News blog: Should business contribute more to the science budget?

Asking R&D-heavy companies to help plug gaps in the science budget has implicit appeal but, in reality, only increased public spending is likely to keep global firms in the UK, says Paul Jump

August 2, 2015

The UK research budget looks under serious pressure given the huge cuts the Department for Business, Innovation and Skills is expected to make in the coming spending review.

The fact that business secretary Sajid Javid has called in the consultancy McKinsey to carry out a cost-cutting review of the bodies is funds does not bode well.

Nor does the report released earlier this month by the Institute of Economic Affairs, a thinktank close to Javid, calling for the research excellence framework to be scrapped and claiming there is “a strong case for reducing the total amount of government subsidy for research and expecting universities to generate their own funds for research and scholarship or support it by reducing overhead costs.”

By international standards, public sources account for a particularly high proportion of UK research spending. Elsevier’s most recent review of UK research performance, International Comparative Performance of the UK Research Base – 2013, says that while 46 per cent of the UK’s total spend on R&D comes from the business sector, and 64 per cent in spent in that sector, this is lower than most of the eight comparator countries it looked at.

According to the report, commissioned by BIS, the UK’s “research intensity” – the proportion of GDP spent on R&D – is also relatively weak, and shrinking. The UK ranks sixth among the G8 countries, and its intensity is also below the EU and OECD averages. Meanwhile, the percentage of total funding spent in the higher education sector is high by international standards.

The benefits business derives from academic research is reflected in the impact case studies drawn up for the REF. According to the Dowling Review of Business and Research Collaboration, which was published earlier this month, 171 companies are mentioned in more than five case studies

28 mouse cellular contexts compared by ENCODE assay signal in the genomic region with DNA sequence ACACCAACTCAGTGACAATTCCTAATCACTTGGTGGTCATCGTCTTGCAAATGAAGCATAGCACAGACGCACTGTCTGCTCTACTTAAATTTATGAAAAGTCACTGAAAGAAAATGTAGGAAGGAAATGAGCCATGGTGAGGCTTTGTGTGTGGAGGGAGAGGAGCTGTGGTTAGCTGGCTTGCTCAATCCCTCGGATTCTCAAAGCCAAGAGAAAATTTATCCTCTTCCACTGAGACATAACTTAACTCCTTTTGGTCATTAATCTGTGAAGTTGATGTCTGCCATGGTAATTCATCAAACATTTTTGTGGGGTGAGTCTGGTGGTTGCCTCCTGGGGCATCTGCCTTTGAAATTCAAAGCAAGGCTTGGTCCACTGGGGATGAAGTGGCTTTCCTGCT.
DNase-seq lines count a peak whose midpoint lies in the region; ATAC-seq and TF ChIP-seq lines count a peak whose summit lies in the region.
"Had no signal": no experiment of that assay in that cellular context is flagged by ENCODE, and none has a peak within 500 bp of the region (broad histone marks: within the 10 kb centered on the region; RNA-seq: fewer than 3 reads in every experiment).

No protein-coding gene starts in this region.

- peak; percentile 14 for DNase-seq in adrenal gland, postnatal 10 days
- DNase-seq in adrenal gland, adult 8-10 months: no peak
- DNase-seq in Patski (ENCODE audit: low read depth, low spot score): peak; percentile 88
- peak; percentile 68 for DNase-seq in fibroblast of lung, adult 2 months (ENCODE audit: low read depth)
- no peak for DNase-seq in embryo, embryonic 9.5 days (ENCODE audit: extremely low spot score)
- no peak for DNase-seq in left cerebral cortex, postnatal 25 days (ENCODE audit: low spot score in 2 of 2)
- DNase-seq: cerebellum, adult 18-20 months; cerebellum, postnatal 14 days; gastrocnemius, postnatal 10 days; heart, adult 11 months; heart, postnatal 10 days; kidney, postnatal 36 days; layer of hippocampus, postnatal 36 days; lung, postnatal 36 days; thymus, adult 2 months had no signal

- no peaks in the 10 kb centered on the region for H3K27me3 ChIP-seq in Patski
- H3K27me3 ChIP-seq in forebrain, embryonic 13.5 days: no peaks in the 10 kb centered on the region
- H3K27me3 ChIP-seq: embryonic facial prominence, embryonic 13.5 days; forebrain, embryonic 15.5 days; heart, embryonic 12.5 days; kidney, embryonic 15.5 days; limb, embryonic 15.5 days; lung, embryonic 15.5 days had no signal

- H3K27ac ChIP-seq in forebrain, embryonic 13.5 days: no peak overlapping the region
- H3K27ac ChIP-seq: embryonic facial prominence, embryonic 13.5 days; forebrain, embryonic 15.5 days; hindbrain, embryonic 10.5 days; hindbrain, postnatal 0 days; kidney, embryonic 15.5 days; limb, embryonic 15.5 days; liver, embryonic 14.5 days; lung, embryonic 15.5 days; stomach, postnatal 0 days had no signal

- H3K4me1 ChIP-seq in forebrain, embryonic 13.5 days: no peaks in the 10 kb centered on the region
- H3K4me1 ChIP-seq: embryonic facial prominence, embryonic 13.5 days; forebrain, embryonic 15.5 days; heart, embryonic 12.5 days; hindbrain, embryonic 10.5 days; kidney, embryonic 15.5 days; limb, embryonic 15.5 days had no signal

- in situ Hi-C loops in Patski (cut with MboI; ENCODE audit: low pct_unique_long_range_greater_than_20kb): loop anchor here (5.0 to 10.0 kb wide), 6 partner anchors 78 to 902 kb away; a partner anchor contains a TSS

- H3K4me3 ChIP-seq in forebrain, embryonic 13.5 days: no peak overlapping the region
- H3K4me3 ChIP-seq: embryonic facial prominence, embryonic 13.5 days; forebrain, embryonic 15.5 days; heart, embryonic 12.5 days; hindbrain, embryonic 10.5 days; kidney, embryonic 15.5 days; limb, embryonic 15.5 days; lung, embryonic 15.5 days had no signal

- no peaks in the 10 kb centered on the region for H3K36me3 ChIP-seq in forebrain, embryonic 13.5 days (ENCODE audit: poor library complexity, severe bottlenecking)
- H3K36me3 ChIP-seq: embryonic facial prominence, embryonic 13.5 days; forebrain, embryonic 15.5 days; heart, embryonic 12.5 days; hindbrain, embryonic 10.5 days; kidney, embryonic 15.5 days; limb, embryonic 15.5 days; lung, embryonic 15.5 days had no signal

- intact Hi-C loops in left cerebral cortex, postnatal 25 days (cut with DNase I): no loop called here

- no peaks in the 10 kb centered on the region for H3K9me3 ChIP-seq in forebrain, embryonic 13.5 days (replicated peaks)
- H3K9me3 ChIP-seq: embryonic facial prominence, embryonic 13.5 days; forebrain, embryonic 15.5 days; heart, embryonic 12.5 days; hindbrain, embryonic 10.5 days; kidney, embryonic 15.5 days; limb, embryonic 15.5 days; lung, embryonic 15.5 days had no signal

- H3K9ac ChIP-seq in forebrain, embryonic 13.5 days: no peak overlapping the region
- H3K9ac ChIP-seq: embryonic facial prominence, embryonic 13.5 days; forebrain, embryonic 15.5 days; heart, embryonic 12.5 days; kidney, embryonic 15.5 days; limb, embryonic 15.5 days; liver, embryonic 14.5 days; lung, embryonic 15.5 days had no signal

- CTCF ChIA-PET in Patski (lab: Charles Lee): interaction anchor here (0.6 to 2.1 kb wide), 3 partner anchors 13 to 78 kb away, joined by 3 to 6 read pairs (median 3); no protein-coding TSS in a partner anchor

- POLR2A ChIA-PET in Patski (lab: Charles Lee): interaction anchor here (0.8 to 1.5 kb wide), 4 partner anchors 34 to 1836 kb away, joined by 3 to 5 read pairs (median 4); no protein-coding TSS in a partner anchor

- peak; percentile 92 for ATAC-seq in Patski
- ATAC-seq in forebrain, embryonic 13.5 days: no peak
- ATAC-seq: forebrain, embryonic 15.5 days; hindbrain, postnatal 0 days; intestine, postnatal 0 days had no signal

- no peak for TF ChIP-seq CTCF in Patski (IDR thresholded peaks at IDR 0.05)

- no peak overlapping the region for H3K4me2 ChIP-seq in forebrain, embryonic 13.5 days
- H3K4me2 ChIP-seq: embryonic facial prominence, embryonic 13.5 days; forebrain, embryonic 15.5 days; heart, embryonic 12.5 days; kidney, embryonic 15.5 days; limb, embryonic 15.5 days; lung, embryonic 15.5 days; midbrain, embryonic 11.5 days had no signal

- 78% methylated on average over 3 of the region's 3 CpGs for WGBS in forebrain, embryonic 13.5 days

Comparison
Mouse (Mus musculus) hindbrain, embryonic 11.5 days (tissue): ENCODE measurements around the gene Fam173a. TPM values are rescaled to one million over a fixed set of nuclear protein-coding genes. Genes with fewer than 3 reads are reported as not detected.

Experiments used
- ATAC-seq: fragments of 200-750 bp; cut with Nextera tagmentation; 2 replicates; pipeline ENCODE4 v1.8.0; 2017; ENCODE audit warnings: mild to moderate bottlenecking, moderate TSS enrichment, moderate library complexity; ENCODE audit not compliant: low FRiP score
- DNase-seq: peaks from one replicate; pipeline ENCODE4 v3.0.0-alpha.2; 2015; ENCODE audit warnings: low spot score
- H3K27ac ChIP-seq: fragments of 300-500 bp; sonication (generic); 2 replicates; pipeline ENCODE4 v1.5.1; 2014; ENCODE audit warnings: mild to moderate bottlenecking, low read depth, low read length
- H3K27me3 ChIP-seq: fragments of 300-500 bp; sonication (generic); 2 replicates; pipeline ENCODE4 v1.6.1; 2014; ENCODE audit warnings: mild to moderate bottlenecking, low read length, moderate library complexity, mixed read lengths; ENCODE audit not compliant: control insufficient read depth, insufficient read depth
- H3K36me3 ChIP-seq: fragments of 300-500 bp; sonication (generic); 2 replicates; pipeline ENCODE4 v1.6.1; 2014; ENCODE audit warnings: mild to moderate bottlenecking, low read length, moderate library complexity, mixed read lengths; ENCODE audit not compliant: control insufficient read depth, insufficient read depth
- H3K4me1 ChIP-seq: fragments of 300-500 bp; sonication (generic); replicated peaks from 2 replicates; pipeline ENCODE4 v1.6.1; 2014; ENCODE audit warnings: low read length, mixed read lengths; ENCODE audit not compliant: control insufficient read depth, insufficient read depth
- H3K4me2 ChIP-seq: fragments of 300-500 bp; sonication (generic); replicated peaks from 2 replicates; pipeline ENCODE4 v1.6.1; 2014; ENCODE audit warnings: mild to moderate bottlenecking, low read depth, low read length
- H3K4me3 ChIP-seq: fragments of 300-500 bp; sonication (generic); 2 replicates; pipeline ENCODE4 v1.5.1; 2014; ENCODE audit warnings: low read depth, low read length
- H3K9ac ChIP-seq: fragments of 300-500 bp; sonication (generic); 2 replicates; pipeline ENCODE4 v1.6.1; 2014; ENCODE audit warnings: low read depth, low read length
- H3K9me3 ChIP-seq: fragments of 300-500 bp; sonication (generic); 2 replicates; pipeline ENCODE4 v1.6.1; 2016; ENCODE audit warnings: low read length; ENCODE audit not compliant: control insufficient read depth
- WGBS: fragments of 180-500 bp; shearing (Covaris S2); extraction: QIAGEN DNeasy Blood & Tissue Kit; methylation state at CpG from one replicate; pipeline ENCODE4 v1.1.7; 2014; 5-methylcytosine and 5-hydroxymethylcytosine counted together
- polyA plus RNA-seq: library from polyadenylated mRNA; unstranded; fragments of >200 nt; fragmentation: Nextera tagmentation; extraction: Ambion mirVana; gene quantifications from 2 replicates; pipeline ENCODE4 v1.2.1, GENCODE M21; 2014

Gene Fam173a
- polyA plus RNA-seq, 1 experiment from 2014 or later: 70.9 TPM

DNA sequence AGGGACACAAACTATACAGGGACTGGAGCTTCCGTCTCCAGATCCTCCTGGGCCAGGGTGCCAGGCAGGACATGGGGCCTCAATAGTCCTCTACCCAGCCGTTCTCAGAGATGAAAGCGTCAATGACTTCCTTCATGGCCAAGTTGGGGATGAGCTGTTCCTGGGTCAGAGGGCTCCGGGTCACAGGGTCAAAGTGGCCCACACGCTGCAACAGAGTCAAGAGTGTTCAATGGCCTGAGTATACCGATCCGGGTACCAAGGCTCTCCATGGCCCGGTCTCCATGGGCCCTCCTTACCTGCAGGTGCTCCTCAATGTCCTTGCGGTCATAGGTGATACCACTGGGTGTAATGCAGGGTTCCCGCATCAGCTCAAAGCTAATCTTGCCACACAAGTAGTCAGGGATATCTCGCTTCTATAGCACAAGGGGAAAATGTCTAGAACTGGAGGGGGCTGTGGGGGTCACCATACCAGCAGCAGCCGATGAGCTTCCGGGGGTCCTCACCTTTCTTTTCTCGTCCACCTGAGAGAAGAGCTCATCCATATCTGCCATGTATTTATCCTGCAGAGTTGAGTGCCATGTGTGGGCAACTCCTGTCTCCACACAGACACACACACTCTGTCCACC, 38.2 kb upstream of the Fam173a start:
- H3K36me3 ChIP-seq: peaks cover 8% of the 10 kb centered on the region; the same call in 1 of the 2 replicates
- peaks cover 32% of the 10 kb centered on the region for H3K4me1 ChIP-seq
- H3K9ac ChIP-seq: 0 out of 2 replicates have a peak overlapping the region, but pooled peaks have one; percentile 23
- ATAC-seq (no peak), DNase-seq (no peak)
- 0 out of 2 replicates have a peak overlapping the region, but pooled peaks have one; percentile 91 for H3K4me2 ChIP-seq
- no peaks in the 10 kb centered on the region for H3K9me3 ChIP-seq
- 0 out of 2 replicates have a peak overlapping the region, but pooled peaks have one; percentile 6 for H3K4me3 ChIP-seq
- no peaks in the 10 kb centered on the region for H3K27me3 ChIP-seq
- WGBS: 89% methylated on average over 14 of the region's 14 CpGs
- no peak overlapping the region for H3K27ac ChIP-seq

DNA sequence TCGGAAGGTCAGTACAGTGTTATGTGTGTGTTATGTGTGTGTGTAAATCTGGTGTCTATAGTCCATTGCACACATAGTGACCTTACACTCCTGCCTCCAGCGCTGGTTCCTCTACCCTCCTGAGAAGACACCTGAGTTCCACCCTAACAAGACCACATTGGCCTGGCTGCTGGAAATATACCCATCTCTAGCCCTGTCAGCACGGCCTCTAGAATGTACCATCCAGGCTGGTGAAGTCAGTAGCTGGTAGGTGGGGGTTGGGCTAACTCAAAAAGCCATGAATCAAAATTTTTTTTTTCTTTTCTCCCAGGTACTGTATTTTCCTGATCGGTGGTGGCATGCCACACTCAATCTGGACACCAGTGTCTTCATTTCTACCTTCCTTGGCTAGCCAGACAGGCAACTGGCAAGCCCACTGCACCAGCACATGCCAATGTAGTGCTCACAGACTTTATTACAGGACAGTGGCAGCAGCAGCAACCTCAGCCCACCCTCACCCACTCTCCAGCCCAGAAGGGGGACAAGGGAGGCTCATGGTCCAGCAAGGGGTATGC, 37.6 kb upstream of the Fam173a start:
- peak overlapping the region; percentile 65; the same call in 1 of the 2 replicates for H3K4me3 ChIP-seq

Of course, companies do not need to be resident in the UK to benefit from UK research, but they do if they want to tap into directly the expertise of the academics responsible for it, and the Dowling report also makes clear that many have active collaborations with the academy.

The pharmaceutical industry seems particularly dependent on university research. As demonstrated by a graphic published in Times Higher Education, based on the Dowling report, the three companies cited most frequently in case studies – GSK, Pfizer and AstraZeneca – are all pharmaceutical companies, and the first two account for 22 per cent of all mentions of companies in case studies submitted to the life sciences panel.

Those three companies are also the most prolific collaborators with universities.

Those of a left-wing persuasion might see this as another unacceptable example of “corporate social welfare”: the public subsidy of the profits of already rich companies. And a moral case might be made for requiring companies to contribute more to the public research spend from which they evidently derive so much benefit.

Of course, assuming they are UK-based and do not go in for too much tax avoidance, they already contribute to the public pot via corporation tax. But might the level of corporation tax be raised slightly for R&D-heavy companies, with the extra sums raised channelled into the science budget? Might that be a reasonable way to respond to any cuts from existing public sources in the spending review?